The art just compliments Tynion and Tomasi’s writing very well.

What Happens to the Bat-Family Now?

Ric Grayson, Dick Grayson, Nightwing, Batman, Robin, Bruce Wayne, Alfred Pennyworth RIP, bat-family (image: Alfred Pennyworth RIP, DC Comics)

As we get into James Tynion IV’s run on Batman, this is going to be the lingering question. What does Batman’s world look like without Alfred? One thing that Alfred Pennyworth: RIP did very well is show how much the Bat-family replied on Alfred to hold them all together. And yes, Batman is the one who needs to step into that role—but he also needs to grieve. What Grayson does is that he makes Alfred’s ability to bring them together about honoring his legacy. Even without memories, Grayson knew how important this man was to the family. Barbara and the others, Jason Todd included, made it about responsibility. It was Bruce’s responsibility to fill Alfred’s shoes. Grayson knows that’s not something a grieving man can do, so he makes it about Alfred again. It’s a wonderful way to both close the book on Alfred Pennyworth and keep his spirit alive.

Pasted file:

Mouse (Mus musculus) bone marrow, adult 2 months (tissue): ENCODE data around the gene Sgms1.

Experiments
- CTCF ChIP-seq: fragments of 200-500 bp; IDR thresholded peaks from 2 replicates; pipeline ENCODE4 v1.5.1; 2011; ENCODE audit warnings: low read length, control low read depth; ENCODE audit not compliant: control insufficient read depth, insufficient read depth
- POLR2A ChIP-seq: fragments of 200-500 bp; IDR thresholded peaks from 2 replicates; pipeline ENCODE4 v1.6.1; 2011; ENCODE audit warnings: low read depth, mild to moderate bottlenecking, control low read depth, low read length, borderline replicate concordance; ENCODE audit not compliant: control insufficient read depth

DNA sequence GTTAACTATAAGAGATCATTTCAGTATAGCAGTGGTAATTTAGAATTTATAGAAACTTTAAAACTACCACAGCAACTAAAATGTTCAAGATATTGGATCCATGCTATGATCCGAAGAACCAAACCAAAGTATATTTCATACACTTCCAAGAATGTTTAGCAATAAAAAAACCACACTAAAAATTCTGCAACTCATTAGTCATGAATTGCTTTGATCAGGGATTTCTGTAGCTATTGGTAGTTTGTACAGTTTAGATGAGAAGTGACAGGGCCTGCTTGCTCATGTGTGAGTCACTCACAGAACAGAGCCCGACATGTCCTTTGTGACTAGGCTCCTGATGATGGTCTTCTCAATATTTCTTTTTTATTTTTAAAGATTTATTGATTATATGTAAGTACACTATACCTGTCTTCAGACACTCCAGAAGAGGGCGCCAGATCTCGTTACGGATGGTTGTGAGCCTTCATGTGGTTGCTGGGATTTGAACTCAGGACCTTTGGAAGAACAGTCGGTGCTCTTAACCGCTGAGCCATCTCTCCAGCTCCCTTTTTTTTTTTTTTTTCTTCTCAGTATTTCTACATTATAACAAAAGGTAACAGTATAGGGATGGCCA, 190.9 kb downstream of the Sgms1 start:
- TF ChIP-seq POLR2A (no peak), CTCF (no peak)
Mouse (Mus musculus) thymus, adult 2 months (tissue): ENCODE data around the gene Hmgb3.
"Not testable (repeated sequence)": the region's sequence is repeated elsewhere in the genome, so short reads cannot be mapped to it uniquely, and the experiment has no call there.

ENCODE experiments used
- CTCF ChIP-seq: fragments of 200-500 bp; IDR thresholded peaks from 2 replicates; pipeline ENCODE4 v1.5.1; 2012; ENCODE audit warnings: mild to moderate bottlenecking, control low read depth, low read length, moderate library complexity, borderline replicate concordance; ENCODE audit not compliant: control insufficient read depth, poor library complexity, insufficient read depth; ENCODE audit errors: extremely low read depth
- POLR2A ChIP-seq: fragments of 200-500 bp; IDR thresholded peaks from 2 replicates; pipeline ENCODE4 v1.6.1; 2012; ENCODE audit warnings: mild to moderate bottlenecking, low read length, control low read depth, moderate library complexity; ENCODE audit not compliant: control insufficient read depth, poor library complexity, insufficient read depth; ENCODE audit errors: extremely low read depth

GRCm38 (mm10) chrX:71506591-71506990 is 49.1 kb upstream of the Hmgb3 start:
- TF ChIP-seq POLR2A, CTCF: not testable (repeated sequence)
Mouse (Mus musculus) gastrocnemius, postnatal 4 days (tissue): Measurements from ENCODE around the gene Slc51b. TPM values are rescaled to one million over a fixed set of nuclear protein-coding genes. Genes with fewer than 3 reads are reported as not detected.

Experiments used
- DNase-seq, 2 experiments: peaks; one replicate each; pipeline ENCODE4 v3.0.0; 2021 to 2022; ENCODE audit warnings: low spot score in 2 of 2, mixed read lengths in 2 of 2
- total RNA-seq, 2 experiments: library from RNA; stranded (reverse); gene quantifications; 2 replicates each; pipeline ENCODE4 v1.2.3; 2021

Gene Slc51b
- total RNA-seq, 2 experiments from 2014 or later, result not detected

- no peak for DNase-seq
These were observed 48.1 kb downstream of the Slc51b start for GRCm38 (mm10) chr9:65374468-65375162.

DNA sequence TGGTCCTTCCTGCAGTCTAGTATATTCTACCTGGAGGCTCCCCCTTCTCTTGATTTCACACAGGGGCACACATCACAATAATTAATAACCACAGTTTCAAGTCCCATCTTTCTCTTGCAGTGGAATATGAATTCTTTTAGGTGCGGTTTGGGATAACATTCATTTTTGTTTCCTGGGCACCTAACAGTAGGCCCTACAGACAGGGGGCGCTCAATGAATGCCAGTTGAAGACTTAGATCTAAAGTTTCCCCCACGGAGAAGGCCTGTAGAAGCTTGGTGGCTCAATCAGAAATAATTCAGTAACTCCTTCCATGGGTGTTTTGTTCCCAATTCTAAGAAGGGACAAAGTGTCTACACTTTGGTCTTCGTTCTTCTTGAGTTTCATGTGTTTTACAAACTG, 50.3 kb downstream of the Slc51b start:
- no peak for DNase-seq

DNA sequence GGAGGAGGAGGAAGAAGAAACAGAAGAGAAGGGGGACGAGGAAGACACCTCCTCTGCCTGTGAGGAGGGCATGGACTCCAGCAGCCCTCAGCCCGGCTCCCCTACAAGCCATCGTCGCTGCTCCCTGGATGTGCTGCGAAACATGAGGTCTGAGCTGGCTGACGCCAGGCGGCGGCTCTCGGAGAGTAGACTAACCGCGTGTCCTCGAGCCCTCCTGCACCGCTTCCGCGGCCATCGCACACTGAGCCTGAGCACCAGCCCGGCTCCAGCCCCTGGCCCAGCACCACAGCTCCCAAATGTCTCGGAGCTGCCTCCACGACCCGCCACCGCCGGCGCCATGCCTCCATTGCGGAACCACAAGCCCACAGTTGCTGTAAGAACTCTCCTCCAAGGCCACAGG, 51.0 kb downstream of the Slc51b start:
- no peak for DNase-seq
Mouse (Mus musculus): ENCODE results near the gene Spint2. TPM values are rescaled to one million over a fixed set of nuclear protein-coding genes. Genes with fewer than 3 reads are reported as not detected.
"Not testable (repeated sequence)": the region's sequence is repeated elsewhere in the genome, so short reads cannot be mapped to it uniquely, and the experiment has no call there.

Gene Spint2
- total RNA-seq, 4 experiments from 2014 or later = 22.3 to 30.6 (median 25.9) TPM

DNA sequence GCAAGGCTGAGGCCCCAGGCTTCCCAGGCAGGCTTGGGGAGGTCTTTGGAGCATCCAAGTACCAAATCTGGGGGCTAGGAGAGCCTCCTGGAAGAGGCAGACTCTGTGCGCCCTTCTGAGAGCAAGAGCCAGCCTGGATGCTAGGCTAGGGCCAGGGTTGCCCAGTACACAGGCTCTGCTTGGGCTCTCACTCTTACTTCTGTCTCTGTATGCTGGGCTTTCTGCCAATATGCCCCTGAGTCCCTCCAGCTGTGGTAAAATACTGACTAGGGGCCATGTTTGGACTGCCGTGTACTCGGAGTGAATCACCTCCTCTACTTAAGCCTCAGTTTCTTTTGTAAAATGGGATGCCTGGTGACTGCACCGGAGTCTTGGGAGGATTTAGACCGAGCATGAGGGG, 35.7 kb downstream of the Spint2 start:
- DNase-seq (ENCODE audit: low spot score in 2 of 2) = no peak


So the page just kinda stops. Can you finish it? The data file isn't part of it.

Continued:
Now we have to wait and see for how Batman does honor his mentor, friend, and adopted father. And according to Tom King, Alfred’s death will “have repercussions, huge repercussions going forward.”

Grade: Two Big Buckets of Tears

(Featured Image: Alfred Pennyworth: RIP, DC Comics)

COMICSDC ComicsAlfred PennyworthBatmanJames Tynion IVTom King

Roman Colombo finished his MFA in 2010 and now teaches writing and graphic novel literature at various Philadelphia colleges. His first novel, Trading Saints for Sinners, was published in 2014. He's currently working on his next novel and hoping to find an agent soon.